Stuffed Animal Safety Walk
Take a tour of your home with your child and his/her favorite stuffed playmate, such as a teddy bear. Encourage your child to teach "Teddy" what is safe to touch and what is not. Occasionally you may want to whisper a helpful hint such as “Be sure to tell Teddy just because something smells good doesn’t mean it is safe to drink.” You may want to show your child and Teddy a pleasant smelling cleaner to reinforce the lesson. Ask the child where the cleaner should be stored to keep it safe from Teddy. Ask your child to remind Teddy that the homes of friends and relatives may not always have potential poisons stored in locked cupboards, and medicines may be kept in containers that don’t look like medicine containers. Be sure your child tells Teddy to “always ask first.”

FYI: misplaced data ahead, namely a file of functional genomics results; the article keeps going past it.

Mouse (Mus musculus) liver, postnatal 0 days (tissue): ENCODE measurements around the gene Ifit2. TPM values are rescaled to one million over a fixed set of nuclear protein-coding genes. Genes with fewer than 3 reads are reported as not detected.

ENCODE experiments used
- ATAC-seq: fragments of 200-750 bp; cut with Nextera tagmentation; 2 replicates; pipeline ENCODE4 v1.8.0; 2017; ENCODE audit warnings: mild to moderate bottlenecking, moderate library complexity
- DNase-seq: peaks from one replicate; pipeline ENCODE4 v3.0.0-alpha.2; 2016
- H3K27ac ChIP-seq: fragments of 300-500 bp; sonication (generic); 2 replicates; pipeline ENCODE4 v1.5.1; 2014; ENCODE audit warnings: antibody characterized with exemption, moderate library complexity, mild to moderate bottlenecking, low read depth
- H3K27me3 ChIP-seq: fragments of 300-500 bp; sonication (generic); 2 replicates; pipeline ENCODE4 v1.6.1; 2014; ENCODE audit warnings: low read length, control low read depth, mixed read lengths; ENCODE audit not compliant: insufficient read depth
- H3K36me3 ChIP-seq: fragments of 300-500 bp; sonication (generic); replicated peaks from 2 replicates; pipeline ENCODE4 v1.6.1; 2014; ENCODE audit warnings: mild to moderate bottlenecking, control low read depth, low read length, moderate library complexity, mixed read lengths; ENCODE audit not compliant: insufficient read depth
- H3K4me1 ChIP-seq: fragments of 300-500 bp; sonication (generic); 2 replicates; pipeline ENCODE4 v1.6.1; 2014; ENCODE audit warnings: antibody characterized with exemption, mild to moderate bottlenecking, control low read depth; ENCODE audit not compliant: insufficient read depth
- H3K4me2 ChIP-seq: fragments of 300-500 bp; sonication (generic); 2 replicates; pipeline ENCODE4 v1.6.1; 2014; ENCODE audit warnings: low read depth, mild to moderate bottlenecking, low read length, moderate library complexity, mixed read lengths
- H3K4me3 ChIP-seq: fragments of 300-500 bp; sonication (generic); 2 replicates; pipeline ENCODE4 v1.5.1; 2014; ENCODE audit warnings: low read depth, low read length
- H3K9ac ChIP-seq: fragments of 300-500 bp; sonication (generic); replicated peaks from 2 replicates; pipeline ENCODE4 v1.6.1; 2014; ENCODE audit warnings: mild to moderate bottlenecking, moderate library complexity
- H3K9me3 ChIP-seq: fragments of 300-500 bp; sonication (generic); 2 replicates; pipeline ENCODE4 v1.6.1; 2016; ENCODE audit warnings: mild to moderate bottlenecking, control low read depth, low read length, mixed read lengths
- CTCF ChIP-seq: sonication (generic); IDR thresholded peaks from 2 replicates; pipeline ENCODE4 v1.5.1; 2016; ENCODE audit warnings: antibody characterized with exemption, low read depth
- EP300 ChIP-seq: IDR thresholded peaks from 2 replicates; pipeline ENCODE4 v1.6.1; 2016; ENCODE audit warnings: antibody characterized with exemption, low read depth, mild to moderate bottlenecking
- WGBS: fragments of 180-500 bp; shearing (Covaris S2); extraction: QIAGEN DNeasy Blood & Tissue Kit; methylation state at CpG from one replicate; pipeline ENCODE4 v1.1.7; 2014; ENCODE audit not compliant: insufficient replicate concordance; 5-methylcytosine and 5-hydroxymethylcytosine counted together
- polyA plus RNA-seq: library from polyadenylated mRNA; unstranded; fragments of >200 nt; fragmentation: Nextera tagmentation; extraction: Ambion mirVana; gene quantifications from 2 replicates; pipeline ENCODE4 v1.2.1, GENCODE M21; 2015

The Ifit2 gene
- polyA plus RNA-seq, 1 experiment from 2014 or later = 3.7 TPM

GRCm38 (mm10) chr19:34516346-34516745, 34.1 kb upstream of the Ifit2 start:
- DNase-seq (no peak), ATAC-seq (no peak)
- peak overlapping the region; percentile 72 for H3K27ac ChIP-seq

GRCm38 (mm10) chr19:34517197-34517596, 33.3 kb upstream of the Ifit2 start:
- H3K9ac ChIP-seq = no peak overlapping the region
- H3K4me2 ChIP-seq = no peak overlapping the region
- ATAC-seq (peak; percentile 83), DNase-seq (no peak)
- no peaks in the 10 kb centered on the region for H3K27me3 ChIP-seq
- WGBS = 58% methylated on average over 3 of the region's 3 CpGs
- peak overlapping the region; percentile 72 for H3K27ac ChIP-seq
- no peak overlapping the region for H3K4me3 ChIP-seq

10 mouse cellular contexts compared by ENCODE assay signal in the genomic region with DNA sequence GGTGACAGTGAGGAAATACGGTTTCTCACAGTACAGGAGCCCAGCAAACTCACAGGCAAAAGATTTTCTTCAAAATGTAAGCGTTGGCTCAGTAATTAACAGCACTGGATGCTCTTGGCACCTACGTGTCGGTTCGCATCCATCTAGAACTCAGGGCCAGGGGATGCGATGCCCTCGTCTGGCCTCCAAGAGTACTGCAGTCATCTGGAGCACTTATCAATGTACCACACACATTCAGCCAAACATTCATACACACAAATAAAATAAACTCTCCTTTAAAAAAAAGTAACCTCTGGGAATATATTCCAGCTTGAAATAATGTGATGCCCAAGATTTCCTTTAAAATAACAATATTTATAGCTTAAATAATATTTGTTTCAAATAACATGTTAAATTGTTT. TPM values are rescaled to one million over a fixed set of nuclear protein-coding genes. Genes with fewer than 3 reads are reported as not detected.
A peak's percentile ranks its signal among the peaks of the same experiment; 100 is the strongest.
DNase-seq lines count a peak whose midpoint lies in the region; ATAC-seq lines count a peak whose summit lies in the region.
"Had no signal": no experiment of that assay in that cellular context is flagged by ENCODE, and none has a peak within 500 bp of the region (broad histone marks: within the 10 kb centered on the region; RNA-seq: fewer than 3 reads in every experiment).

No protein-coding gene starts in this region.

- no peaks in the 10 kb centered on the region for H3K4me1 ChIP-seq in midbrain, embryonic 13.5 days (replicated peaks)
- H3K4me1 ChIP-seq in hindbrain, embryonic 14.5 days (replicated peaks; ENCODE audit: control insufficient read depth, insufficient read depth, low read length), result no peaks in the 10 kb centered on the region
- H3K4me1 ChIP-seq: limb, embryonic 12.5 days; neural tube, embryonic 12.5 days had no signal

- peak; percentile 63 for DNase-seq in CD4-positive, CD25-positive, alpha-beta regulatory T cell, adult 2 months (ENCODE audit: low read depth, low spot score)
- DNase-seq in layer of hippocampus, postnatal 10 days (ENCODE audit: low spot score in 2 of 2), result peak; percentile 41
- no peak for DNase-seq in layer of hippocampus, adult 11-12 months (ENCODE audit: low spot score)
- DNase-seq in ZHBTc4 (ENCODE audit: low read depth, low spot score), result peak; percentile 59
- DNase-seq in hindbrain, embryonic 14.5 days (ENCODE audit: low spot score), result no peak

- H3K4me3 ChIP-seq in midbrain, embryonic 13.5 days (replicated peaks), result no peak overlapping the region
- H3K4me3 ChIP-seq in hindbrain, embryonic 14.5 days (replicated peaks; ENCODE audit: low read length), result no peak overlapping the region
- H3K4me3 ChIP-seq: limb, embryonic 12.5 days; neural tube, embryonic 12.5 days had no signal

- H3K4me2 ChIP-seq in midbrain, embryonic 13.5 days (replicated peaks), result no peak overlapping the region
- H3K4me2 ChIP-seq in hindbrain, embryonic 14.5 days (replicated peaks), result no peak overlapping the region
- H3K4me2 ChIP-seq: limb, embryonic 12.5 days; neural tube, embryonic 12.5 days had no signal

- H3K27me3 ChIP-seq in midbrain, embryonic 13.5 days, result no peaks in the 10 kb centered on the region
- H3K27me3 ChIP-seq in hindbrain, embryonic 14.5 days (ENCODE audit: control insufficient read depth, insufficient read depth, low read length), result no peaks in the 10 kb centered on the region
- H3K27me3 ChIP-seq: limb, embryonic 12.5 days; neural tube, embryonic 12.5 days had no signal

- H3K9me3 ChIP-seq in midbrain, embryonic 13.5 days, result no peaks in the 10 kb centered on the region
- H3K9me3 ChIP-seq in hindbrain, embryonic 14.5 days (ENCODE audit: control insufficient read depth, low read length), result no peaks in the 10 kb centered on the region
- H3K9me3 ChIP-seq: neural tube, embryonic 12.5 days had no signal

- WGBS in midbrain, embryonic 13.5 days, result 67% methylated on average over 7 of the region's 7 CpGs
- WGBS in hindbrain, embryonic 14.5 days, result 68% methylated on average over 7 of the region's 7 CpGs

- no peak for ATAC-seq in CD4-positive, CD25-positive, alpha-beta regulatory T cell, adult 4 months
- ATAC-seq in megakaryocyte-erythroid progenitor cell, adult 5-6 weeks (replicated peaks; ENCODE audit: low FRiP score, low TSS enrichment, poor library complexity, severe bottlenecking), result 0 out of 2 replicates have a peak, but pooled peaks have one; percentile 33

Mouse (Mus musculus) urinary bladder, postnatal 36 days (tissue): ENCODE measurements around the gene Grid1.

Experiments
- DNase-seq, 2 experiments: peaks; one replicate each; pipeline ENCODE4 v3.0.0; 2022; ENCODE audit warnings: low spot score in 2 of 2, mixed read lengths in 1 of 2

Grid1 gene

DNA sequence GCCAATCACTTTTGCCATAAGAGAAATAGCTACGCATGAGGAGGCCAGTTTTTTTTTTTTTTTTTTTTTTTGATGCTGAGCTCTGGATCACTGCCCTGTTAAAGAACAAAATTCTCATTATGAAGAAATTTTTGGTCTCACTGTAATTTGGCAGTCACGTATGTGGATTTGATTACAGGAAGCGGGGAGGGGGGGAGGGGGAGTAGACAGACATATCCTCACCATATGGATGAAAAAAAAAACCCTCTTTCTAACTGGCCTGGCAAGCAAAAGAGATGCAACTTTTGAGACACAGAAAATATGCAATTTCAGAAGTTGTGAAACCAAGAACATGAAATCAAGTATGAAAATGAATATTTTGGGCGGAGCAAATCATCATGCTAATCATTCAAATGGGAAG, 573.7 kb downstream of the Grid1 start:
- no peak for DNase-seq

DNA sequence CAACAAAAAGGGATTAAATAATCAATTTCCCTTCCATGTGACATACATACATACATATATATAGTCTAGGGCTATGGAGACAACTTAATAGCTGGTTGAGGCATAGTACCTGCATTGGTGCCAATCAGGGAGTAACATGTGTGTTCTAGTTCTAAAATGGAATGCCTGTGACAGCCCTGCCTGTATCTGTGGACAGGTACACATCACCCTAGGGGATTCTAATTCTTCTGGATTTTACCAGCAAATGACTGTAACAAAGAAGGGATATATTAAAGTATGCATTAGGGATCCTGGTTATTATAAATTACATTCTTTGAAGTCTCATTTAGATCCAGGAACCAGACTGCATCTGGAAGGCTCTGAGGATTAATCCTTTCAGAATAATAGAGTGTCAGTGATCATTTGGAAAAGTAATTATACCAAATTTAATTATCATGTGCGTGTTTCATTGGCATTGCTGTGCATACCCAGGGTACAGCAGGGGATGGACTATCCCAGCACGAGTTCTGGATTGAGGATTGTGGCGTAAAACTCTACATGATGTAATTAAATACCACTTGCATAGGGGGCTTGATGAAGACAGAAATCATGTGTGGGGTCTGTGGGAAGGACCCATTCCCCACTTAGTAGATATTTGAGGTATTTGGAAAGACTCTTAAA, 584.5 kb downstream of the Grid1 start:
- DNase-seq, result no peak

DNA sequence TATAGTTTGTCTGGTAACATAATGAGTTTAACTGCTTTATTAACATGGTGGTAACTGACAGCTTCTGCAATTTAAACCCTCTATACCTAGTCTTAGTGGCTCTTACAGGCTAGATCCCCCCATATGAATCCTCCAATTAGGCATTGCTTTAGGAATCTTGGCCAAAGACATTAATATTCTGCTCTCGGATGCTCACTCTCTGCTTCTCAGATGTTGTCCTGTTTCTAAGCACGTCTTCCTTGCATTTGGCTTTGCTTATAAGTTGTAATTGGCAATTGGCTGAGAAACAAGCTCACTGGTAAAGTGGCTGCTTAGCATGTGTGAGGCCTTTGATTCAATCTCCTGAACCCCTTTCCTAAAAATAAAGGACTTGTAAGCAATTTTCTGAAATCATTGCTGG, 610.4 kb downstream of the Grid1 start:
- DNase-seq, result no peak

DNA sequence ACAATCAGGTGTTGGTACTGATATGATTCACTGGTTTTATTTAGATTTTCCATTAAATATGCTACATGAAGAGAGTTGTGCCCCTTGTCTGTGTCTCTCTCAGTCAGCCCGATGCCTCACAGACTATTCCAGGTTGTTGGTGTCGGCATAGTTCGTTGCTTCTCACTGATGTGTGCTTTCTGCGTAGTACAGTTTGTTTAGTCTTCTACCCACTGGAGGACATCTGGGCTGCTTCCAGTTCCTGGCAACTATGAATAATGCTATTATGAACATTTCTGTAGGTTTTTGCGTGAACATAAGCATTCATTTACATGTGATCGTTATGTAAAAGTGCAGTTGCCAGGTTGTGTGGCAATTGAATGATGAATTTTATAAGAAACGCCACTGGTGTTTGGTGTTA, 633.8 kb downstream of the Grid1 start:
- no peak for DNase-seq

An instance of poisoning that many children are already familiar with is the famous poisoned apple Snow White unwittingly eats. The next time your family watches the movie or reads one of the many versions of the fairy tale available at your library, take the time to reinforce with your child some key poison safety concepts, such as always ask first before touching or tasting things. All potentially harmful substances do not have a skull and crossbones on them – most, like the apple, don’t. Some potentially harmful substances look and smell good, just like the apple. Some things that can be poisonous look very much like things that are not poisonous (i.e., medicine and candy). The best way to stay safe is to always ask first before touching, tasting or smelling. What would have happened if Snow White had asked the dwarves, whom she trusted, about the apple?